It Can’t Happen Here
© 1935 Sinclair Lewis
The Great Depression sent the entire western world reeling, destroying faith in the existing order and creating opportunities for charismatic, forceful leaders with vision to sweep into power and create societies anew in their image – but their new orders introduced us to the nightmare world of the totalitarian state, which arise in Germany, Japan, Italy, and in Sinclair Lewis’ cautionary tale, the United States. It Can’t Happen Here is the story of the rise of American fascism, beating the bible and waving a cross.
The tale is told through the eyes of Doremus Jessup, a solid liberal who amuses himself by rubbing shoulders with staunch conservatives at the Rotary Club, and then scandalizing them by penning editorials sympathetic to communists. He’s manifestly horrified by the rise of one Berzelius “Buzz” Windrip, a folksy dope whose radical plan for transforming America manages to unite rich and poor, traditional and modern, together in a schizophrenic platform. He was not always horrified, though – he once though Windrip a comic buffoon, who could not possibly be voted in in a respectable election
The Windrip plan includes, among other things, strict income limits, a $3000 handout to every citizen of the land, boosted defense spending, the forbidding of women and Negroes from ‘inappropriate’ occupations, the barring of labor unions, and whatever constitutional amendments or acts of Congress are needed to allow the President, hereafter known as The Chief, to give the nation a strong, guiding hand without being tied down by Congress. Such a broad and sometimes self-contradictory platform is similar to that of the “National Socialists”, and as Windrip’s reign commences, Lewis takes inspiration from Hitler’s reorganization of Germany. That organization is literal, for Windrip breaks down state and county boundaries and imposes his own set of numbered provinces and distracts, each headed by a loyal minion. Instead of the SS, Windrip has his ‘MM’s: the Minutemen, whose garb hearkens to western pioneers. As much as Windrip’s reign reminds students of European history of the Nazification of Germany, it is a distinctly American kind of fascism, hearkening to the American mythology of the Founding Fathers, but still reactionary and anti-modern, even in its embrace of modern tools and the modern state. The idea is the same: America has gotten soft, decadent, and corrupt. It needs a kick in the seat of the pants, and Windrip is the main to give it: he’ll make America mighty again, he’ll take on the rich Jews and put the economy to work for Americans, not a few bankers; he’ll revitalize the Old Time Religion and maybe spread it to a few heathen Catholics down in Mexico.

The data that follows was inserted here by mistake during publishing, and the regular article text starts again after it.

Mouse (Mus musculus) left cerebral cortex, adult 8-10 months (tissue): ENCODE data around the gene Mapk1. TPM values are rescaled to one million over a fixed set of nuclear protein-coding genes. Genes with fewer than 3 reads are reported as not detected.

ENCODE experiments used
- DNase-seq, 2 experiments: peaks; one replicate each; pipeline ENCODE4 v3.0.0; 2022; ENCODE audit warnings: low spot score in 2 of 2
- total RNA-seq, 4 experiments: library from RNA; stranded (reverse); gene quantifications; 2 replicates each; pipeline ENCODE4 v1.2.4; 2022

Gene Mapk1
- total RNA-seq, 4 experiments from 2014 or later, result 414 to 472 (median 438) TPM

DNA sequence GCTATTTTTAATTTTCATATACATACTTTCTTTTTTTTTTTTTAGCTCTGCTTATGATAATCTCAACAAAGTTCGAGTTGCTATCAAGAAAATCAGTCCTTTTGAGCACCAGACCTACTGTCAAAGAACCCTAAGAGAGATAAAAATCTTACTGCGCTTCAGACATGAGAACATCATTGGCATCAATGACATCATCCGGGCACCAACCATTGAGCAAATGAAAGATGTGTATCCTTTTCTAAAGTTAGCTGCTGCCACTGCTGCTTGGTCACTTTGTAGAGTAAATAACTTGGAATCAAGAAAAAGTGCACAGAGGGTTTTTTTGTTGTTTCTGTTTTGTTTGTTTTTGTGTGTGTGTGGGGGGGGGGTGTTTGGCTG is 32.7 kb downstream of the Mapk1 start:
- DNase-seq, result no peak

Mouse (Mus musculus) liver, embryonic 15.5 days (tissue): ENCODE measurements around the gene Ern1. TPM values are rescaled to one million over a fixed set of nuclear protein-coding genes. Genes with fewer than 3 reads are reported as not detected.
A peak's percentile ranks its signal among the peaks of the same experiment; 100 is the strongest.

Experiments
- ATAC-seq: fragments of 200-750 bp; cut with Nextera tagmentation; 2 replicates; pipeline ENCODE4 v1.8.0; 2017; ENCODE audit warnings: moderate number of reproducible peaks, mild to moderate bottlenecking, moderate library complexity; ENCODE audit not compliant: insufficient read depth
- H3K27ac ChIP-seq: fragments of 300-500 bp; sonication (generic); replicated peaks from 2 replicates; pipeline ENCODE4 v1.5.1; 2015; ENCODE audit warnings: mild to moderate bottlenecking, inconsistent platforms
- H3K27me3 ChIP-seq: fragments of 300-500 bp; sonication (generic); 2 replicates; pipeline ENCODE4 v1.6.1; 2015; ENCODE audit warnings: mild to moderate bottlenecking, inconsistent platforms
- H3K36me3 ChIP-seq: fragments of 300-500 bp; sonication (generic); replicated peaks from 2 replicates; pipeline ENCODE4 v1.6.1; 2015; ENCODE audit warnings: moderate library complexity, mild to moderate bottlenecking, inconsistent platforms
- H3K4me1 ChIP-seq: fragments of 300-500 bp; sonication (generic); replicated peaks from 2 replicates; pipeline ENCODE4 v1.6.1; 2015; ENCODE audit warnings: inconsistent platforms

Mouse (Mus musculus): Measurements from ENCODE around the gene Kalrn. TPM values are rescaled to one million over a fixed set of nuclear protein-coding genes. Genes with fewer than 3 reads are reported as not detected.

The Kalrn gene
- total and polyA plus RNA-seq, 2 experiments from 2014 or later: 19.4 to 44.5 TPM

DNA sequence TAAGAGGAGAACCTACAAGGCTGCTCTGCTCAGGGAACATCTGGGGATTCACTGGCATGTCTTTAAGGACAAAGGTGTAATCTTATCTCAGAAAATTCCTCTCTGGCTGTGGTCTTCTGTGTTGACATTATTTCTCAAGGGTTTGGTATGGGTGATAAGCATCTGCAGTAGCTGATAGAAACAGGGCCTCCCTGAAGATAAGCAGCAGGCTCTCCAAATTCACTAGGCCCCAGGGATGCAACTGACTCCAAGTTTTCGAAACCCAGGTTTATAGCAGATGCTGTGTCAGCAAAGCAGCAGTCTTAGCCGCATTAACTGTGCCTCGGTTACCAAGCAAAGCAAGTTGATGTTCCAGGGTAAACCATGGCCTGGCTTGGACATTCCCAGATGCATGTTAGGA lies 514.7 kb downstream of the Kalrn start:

The account follows the relatively quick corruption of the American republic into the empire, and though bleak at times, it is satire, and ends on a relatively happy note. Although such overt, drastic actions seem unlikely today, and are jarringly unexpected turns of event even in the book, the context of the thirties makes the rise of Windrip more plausible, especially given the success of Huey Long, who was a political boss with a kindred platform until his assassination. Although the spectre of totalitarianism is alive and well, it is far more subtle: no marching boots, thank you, just constant surveillance and algorithmized scrutiny. Readers of alt-history and those with an interest in politics will doubtless find this fascinating, if not as potent a warning as it once was.